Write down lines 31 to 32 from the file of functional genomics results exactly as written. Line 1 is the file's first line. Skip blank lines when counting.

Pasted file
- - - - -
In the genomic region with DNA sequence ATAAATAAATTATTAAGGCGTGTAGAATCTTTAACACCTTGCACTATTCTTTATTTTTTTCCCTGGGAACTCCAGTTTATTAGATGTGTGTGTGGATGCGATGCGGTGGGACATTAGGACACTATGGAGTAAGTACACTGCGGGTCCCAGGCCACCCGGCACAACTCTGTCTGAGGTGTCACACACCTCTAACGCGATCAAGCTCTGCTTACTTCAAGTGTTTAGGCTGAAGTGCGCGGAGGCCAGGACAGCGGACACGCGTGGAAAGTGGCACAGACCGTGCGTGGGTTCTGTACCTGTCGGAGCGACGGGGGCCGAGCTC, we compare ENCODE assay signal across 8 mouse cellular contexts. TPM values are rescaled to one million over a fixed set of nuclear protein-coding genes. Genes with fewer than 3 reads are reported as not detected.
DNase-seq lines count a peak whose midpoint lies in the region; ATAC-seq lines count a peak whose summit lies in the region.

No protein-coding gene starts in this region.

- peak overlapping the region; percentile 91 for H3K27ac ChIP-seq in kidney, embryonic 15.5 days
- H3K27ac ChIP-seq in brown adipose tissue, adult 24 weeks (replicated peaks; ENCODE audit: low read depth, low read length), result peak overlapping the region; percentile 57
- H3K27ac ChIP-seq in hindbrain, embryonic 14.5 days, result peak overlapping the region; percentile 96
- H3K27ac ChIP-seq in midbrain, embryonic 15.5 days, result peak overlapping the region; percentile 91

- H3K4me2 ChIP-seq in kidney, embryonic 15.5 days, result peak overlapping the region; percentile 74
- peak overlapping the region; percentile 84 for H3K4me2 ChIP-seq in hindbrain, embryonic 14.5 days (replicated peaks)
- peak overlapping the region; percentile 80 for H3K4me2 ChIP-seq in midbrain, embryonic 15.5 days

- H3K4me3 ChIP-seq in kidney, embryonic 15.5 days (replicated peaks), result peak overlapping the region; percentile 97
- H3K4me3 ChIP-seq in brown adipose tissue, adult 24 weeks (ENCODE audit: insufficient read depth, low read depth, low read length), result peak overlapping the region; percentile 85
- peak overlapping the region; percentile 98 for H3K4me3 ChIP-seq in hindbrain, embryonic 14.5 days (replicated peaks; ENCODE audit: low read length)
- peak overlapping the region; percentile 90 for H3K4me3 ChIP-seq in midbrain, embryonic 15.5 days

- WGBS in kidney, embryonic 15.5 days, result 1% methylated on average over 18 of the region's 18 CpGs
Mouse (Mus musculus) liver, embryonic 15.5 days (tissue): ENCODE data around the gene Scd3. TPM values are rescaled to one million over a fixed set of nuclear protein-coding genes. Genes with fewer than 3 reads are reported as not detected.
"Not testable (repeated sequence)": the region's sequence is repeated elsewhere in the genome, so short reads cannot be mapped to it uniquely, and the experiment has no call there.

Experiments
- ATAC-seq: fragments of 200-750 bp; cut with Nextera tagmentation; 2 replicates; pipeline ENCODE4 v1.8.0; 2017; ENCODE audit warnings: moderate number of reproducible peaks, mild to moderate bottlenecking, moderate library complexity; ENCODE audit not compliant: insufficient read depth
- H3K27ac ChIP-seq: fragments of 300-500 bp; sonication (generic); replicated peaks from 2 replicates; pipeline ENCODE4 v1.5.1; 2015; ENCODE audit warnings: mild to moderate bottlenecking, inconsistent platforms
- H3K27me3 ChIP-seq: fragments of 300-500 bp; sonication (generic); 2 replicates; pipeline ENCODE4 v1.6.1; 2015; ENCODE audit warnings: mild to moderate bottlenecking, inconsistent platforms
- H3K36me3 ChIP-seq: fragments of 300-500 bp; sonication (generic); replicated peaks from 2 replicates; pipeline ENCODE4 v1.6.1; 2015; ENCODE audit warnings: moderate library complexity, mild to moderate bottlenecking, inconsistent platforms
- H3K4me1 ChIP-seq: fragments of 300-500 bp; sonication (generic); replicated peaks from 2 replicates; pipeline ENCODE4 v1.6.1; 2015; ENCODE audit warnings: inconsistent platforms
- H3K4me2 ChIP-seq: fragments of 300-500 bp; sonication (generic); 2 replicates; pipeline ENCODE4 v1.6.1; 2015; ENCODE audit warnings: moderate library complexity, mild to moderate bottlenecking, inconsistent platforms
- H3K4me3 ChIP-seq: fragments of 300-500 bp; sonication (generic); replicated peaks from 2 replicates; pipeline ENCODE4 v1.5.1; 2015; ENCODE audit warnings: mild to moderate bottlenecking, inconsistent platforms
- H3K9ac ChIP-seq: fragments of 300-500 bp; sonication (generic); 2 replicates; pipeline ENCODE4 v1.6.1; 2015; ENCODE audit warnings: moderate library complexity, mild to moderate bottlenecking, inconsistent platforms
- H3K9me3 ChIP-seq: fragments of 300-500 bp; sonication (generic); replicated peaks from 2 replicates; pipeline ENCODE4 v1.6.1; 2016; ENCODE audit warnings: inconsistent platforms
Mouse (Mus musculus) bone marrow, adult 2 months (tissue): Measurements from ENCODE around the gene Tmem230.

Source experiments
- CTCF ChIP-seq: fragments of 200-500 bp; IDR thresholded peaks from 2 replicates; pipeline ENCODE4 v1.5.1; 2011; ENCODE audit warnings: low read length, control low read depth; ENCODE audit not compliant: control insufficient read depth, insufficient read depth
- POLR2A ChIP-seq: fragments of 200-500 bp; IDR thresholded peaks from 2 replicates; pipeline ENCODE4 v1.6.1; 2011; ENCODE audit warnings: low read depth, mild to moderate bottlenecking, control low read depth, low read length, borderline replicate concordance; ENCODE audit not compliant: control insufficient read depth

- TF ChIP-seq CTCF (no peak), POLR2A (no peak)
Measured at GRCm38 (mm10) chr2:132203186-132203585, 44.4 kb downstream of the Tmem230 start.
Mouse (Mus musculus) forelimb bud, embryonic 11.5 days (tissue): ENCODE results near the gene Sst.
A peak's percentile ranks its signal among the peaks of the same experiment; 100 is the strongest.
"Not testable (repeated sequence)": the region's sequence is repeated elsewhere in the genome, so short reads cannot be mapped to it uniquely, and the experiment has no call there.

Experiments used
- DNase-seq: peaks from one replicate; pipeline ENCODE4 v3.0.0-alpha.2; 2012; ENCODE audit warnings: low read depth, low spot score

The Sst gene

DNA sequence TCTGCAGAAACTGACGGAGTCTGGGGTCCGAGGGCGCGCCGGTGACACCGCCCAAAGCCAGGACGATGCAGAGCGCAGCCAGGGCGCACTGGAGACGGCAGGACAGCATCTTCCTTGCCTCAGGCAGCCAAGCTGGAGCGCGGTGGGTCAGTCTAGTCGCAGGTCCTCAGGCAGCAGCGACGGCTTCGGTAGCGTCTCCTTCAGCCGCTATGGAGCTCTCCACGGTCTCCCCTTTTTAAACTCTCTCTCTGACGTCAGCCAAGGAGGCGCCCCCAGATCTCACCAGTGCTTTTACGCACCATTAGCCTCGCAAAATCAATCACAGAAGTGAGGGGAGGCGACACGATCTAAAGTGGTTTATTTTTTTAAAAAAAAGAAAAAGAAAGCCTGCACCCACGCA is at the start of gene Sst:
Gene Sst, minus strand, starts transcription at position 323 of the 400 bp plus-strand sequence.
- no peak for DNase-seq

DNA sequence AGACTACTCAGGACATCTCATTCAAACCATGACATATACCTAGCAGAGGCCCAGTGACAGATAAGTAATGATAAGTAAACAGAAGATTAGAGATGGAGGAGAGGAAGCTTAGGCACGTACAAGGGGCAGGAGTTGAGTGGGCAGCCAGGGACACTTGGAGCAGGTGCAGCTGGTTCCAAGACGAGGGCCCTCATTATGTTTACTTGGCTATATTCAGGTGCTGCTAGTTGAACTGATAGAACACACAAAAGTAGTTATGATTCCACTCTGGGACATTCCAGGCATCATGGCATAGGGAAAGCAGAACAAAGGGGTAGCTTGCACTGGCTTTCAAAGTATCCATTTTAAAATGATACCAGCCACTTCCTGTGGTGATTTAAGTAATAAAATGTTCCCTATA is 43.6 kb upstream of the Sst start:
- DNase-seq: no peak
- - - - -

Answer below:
- POLR2A ChIP-seq: fragments of 200-500 bp; IDR thresholded peaks from 2 replicates; pipeline ENCODE4 v1.6.1; 2011; ENCODE audit warnings: low read depth, mild to moderate bottlenecking, control low read depth, low read length, borderline replicate concordance; ENCODE audit not compliant: control insufficient read depth

- TF ChIP-seq CTCF (no peak), POLR2A (no peak)